How SDA works
Pelion Device Management secure device access (SDA) implements the ACE-OAuth standard, which specifies a framework for authenticating and authorizing in constrained Internet of Things (IoT) environments.
SDA has three components:
- An IoT device. The device runs an application that uses the SDA Client API to receive messages from a user device. The IoT device doesn't need to be connected to Device Management while using SDA.
- An SDA technician application on a user device, such as a mobile phone or tablet. The application uses the SDA Proxy API to message both Device Management and the IoT device.
- The authorization service (AS) on Device Management, which provides user and policy management services, and provides permission in the form of an access token, so that the user can securely access the IoT device.
The main elements and key concepts that are involved in SDA are illustrated in the following diagram and explained in detail below.
To access an IoT device, a user sends a request from the SDA technician application on their mobile device to Device Management. If the user meets the criteria of the policy, the Authorization Service (AS) running on Device Management returns an access token. This access token must be included in the message (operation bundle) to the IoT device, so that the device can determine whether it must perform the specified operations.
The access token is a CBOR Web Token (CWT), which includes:
- An expiration date set in seconds (determined by the policy that generated the token).
- An audience, which defines the list of IoT devices that the user has permission to access using the access token. The devices are identified by either their endpoint (assigned during the factory provisioning process) or a device ID (if the device has been bootstrapped and connected to Device Management).
- A scope, which is a collection of operations (called functions in Device Management Portal) that the user has permission to perform. The device checks that the operation requested by the user is included in the scope of the access token. For example, a senior maintenance engineer may have permission to perform all operations, while a junior engineer may only have permission to perform a subset of operations. A scope can contain as many operations as required, but you can only have between one and twenty scopes per access token. You define a scope as part of an SDA policy, as explained below.
Note: You must synchronize the list of operations that a technician can request. The operations must be the same in the code of your IoT device and SDA technician applications, and in your Device Management account.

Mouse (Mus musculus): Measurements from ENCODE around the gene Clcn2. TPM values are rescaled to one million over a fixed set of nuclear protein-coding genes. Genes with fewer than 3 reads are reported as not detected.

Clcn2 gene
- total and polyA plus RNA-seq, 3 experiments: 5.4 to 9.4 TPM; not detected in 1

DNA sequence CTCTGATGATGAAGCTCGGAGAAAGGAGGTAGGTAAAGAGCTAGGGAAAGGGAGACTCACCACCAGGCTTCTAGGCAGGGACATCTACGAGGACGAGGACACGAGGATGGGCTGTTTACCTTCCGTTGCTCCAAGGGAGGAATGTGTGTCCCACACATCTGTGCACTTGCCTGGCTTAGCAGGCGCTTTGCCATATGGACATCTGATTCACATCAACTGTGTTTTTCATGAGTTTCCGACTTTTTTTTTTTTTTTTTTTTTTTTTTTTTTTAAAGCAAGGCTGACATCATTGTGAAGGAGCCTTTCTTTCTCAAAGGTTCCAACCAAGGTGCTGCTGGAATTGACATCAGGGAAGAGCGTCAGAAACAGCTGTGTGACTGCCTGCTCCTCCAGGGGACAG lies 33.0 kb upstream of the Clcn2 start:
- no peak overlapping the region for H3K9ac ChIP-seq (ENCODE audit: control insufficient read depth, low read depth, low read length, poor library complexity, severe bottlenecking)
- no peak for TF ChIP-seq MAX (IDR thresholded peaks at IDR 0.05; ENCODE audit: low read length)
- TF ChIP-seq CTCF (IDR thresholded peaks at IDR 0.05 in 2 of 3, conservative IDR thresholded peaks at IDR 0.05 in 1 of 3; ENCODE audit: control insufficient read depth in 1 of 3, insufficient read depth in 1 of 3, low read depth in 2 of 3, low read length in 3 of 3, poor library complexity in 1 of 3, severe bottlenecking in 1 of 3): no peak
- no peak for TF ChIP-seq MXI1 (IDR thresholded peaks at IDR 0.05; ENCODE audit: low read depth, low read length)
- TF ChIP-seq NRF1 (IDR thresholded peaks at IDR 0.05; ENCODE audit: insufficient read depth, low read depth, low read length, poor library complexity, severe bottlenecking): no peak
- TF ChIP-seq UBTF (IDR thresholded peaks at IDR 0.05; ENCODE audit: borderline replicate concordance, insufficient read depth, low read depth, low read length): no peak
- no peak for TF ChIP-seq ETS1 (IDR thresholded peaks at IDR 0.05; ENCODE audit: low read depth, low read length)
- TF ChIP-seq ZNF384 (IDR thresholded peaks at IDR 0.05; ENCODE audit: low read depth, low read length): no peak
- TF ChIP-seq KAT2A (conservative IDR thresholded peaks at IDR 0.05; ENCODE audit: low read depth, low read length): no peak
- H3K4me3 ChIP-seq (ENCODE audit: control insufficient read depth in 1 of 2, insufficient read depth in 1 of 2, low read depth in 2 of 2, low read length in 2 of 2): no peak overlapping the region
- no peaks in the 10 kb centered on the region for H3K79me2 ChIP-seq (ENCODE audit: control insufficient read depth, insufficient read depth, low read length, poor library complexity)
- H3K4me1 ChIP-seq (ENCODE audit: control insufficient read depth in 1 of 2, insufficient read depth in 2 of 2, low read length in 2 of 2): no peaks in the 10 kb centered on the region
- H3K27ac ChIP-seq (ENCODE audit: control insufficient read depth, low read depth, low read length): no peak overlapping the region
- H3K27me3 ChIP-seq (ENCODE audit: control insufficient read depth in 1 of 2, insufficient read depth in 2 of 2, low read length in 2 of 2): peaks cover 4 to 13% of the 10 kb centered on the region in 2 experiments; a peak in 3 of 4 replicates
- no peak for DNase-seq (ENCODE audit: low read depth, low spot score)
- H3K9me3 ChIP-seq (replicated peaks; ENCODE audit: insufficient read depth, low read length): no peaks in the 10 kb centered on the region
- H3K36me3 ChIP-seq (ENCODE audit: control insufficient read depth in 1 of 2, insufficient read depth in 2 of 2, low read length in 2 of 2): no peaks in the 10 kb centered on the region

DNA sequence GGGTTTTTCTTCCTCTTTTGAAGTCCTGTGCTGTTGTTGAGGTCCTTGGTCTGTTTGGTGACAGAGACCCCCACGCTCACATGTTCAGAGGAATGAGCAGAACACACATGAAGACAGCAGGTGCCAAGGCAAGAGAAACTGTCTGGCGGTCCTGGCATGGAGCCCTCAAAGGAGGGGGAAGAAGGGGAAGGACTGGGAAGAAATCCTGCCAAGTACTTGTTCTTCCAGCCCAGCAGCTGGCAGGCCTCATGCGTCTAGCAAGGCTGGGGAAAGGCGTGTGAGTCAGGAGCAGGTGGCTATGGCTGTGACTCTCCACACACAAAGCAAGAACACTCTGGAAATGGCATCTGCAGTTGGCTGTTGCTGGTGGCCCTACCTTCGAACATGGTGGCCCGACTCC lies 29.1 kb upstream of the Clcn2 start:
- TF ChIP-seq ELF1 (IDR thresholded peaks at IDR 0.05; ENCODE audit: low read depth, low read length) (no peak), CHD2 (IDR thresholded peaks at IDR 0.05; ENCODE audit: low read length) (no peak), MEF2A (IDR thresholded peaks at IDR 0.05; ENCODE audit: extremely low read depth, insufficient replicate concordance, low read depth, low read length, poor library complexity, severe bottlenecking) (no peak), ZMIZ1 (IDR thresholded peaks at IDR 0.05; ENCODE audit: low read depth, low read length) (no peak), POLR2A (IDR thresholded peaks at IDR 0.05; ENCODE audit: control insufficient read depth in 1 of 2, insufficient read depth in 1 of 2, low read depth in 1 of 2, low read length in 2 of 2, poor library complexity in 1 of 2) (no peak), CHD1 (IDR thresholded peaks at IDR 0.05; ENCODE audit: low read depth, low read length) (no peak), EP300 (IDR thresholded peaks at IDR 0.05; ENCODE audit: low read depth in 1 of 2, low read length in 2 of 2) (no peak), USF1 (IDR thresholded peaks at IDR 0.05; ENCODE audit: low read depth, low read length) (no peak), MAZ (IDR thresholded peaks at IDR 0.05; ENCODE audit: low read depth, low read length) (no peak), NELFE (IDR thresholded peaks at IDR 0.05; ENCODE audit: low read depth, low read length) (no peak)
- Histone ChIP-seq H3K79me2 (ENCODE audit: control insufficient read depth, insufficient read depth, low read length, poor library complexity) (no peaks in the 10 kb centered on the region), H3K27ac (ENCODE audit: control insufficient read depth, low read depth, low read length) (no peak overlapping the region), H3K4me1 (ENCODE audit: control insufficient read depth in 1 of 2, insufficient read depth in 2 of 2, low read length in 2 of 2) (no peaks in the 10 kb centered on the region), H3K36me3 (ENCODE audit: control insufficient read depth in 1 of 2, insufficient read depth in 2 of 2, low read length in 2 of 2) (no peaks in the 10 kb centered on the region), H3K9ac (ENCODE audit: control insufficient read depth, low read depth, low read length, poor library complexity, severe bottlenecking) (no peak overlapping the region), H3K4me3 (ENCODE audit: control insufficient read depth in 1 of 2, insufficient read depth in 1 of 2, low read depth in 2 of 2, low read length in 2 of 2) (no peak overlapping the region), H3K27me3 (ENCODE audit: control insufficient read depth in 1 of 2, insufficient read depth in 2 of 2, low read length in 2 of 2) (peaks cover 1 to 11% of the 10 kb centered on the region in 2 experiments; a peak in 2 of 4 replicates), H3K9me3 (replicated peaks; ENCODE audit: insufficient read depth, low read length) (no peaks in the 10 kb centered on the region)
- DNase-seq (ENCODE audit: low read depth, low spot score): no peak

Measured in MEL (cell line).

Once the SDA technician application has permission to access the IoT device, it generates an operation bundle. This is a message that contains:
- An access token.
- The operations that the user wants to perform.
The SDA policy determines whether an individual has permission to access an IoT device and perform a certain operation (function). A policy includes:
- The scope of operations (functions) that can be performed by an authorized individual.
- A list of the devices (as either endpoints or device IDs) that are included in this policy.
- A list of users that have permission to access these devices to perform the specified operations. This can be expressed as either individual users or as groups defined by the Device Management account team, or a mixture of both.
As an additional security measure, you can define how long an access token is valid for. You can select an expiration time from one hour to two weeks.
The section on Providing SDA to IoT devices that you own provides instructions on how to set up a policy.
A trust anchor is a key-pair that links an IoT device to your Device Management account. Device Management uses the private key to sign the access token that it generates for the SDA technician application. You inject the public key into the IoT device during the factory provisioning process.
If SDA has been enabled on your account (available on commercial accounts), a trust anchor is created automatically. You can find the trust anchor on the Device Management Portal, by selecting Device identity > Trust anchor from the side menu.
Users and groups
An SDA policy gives permission to an individual to access an IoT device. When configuring this in a policy, you can specify individual users, or groups of users. This allows you to create multiple policies, each tailored to the access that the user requires.
As the policy is stored in Device Management, and not on the IoT device itself, you can remove a user's permissions simply by editing the policy or removing the user from your Device Management account, rather than by blocking all access to the IoT device.